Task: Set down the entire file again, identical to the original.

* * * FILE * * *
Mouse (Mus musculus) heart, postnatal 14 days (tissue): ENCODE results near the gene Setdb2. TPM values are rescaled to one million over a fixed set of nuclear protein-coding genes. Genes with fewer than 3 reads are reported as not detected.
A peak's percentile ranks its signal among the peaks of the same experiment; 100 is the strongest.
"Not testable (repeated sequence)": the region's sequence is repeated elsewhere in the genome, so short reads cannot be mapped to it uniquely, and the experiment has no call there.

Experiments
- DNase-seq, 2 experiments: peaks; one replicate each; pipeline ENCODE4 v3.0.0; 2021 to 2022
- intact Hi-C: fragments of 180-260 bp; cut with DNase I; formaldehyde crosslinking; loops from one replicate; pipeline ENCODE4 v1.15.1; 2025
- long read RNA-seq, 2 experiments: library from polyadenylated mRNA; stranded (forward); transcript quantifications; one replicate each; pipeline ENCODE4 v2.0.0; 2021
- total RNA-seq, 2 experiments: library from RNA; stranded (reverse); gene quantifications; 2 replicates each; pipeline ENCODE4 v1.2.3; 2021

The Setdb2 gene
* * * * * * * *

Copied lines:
Mouse (Mus musculus) heart, postnatal 14 days (tissue): ENCODE results near the gene Setdb2. TPM values are rescaled to one million over a fixed set of nuclear protein-coding genes. Genes with fewer than 3 reads are reported as not detected.
A peak's percentile ranks its signal among the peaks of the same experiment; 100 is the strongest.
"Not testable (repeated sequence)": the region's sequence is repeated elsewhere in the genome, so short reads cannot be mapped to it uniquely, and the experiment has no call there.

Experiments
- DNase-seq, 2 experiments: peaks; one replicate each; pipeline ENCODE4 v3.0.0; 2021 to 2022
- intact Hi-C: fragments of 180-260 bp; cut with DNase I; formaldehyde crosslinking; loops from one replicate; pipeline ENCODE4 v1.15.1; 2025
- long read RNA-seq, 2 experiments: library from polyadenylated mRNA; stranded (forward); transcript quantifications; one replicate each; pipeline ENCODE4 v2.0.0; 2021
- total RNA-seq, 2 experiments: library from RNA; stranded (reverse); gene quantifications; 2 replicates each; pipeline ENCODE4 v1.2.3; 2021

The Setdb2 gene